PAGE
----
Column: Dodgers show Freddie Freeman the love that the Braves wouldn’t

Freddie Freeman celebrates his homer for the Atlanta Braves in Game 6 of the 2021 World Series against the Houston Astros.
Freddie Freeman celebrates his home run for the Atlanta Braves in Game 6 of the 2021 World Series against the Houston Astros.
(Eric Gay / Associated Press)

Imagine Clayton Kershaw making 30-plus starts in a season. Imagine him becoming a free agent. Imagine him wanting to return to the Dodgers.

Now, imagine the Dodgers’ decision makers failing to make him a competitive offer. Imagine them trading for a younger and less expensive pitcher instead.

That’s basically what Alex Anthopoulos did with Freddie Freeman.


There’s a franchise more ruthless than Andrew Friedman’s Dodgers and it’s Anthopoulos’ Atlanta Braves.

The Braves make the number crunchers in the Dodgers’ front office look like baseball romantics by comparison, industry insiders questioning the sincerity of Anthopoulos’ tears after Matt Olson was acquired to replace Freeman.

I’m really curious: What was Anthopoulos thinking about to coax out those fake tears?

The saga of Freeman’s free agency is about greed and disloyalty, but it’s also a story about opportunism.

The beneficiaries of the Braves’ cynicism are the Dodgers, who agreed to a deal with Freeman on Wednesday, according to people familiar with the situation who spoke under the condition of anonymity because the contract is pending a physical examination.

The Braves and their overlords at Liberty Media refused to divert any of their $100-million profit from last year to their longtime model employee and the Dodgers are now the favorites to win their second World Series in three seasons because of it.

Former Atlanta Braves first baseman and 2020 National League MVP Freddie Freeman has agreed to a six-year contract with the Dodgers.

March 16, 2022


Sometimes, it’s better to be lucky than good, and this is a prime example, as one of the best players in the game was served to the Dodgers on a platter at the right place at the right time.

A five-time All-Star, Freeman will step right into the gaping hole created when Corey Seager signed with the Texas Rangers, serving as a left-handed-hitting threat in the middle of the order.

The Dodgers don’t sign Freeman and they would have to rely on Max Muncy, who is recovering from an elbow injury that sidelined him in the postseason. They don’t sign Freeman and they have to count on the inconsistent Cody Bellinger to produce.

The Dodgers’ lineup might now be even more potent than it was last year, with Freeman arguably an upgrade from Seager.

Freeman batted .341 when he won the National League MVP award in the pandemic-shortened 2020 season.

He’s a career .295 hitter with 271 homers and 941 runs batted in to his name.

He’s hit 20 or more home runs in eight separate seasons, including a career-high 38 in 2019. He’s batted .305 over the last six seasons, a period over which he has averaged 33 home runs and 103 RBIs for 162 games.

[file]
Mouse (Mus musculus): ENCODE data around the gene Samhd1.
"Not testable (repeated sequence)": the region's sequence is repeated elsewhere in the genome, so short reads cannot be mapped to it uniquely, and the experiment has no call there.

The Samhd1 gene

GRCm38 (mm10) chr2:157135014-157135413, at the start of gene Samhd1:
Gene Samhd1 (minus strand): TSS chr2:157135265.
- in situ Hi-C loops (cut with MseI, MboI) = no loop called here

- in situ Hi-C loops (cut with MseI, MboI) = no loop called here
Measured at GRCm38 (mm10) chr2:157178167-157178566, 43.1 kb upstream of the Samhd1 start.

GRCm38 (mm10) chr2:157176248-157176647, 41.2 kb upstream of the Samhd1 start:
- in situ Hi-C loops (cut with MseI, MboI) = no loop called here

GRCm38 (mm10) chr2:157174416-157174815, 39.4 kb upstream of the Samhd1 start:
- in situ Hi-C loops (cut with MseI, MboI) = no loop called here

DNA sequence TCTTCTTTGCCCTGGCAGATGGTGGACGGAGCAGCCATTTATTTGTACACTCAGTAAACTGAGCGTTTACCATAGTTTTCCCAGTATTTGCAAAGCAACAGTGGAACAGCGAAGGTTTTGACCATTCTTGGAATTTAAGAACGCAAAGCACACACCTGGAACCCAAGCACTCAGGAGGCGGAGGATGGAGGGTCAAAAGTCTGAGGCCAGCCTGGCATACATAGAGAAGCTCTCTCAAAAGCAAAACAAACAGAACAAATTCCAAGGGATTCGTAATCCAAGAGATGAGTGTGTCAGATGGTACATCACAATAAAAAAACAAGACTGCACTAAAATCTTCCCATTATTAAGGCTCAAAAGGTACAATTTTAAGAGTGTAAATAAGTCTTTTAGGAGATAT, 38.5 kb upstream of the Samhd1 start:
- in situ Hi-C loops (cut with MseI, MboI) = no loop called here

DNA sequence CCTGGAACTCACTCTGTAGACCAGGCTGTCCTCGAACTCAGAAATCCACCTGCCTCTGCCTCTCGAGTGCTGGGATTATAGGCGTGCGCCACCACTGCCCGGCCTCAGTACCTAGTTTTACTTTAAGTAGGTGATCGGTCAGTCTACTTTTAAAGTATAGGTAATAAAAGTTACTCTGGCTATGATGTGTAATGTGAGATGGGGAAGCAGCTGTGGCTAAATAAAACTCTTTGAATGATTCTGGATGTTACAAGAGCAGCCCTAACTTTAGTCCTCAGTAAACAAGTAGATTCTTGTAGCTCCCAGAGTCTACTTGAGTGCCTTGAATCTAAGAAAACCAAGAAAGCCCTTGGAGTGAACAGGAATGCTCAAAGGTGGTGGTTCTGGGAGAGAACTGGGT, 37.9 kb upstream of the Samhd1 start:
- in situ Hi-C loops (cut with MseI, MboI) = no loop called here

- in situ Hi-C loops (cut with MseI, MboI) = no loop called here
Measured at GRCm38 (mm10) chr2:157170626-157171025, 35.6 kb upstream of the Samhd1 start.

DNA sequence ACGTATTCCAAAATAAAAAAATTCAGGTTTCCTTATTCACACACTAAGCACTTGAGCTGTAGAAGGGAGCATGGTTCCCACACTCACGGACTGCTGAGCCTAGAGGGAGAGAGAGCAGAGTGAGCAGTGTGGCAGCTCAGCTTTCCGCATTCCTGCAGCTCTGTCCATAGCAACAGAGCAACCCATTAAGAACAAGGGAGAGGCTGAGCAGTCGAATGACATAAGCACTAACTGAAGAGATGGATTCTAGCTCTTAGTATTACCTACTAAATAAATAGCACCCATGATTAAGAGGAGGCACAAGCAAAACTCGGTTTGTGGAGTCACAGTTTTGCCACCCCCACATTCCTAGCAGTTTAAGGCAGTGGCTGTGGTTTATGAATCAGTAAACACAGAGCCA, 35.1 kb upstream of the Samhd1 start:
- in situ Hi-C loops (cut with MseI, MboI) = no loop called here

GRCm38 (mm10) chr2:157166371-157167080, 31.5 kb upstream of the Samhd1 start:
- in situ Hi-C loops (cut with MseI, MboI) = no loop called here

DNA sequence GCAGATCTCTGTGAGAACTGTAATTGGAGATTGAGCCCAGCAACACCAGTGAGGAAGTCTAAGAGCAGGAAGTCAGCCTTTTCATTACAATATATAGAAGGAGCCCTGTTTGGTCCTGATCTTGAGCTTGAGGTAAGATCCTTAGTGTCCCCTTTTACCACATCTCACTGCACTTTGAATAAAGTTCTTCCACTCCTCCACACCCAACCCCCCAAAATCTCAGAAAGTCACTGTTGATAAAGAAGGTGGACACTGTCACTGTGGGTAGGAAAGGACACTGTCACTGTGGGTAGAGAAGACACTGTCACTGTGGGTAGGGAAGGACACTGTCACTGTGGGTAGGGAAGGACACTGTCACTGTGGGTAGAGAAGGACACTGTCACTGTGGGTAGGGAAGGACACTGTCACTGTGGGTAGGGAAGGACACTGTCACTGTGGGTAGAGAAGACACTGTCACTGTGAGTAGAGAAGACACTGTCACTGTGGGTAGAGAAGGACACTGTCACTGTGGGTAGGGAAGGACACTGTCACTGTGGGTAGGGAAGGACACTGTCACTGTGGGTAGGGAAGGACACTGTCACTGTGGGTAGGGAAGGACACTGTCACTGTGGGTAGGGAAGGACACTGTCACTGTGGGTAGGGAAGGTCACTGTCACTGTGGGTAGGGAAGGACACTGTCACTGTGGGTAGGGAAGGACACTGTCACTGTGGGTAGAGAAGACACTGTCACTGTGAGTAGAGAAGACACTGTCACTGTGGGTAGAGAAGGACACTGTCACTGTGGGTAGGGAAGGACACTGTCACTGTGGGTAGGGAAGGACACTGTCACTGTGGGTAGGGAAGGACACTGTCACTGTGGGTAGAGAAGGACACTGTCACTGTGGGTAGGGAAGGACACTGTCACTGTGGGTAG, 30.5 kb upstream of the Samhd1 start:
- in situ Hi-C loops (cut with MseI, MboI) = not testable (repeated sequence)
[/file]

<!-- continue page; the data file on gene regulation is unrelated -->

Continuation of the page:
Atlanta Braves' Freddie Freeman speaks during a World Series championship celebration.
Braves first baseman Freddie Freeman speaks during a World Series championship celebration at Truist Park on Nov. 5, 2021, in Atlanta.
(John Bazemore / Associated Press)

At the very least, Freeman is more durable than Seager was for the Dodgers, as he played in all but five of the 546 regular-season games the Braves played over the last four seasons. Seager missed 139 games over the same period.

Almost as important is what Freeman offers the Dodgers from a cultural standpoint.

The team’s personality was shaped over the last decade by Kershaw, a high-character player with unimpeachable work habits. The Dodgers doubled down on that model when they invested $365 million in outfielder Mookie Betts, another lead-by-example superstar.

This environment was endangered last year when the Dodgers signed known egomaniac Trevor Bauer.

Never mind the legal problems that sidelined Bauer last year. He was a misogynistic internet bully who once hurled a ball over an outfield wall when removed from a game.

Bauer’s willingness to accept an unorthodox contract offered the Dodgers a short-term boost without compromising their long-term flexibility.

Nothing in life is free, however, as Bauer’s recklessness threatened the organization’s carefully curated image.

Which Freeman can repair.

Dodgers left-hander David Price is preparing to be a starter in 2022 after serving as a starter and reliever last season.

March 16, 2022

Freeman is considered one of the game’s great gentlemen. He lost his mother when he was only 10 and has a dignity shared by people made stronger by their grief.

He’s also a Southern California native and El Modena High graduate.

There is, however, a downside.

Freeman is 32. His contract will likely become a financial burden on the Dodgers before it expires.

But the Dodgers can’t view the deal as a burden. They have to see it as the gift that it is, and act accordingly.

They can’t use it as an excuse to not re-sign their own homegrown stars. They have to re-sign Julio Urías when he becomes a free agent after the 2023 season and Walker Buehler after 2024.

They can’t be like the Braves.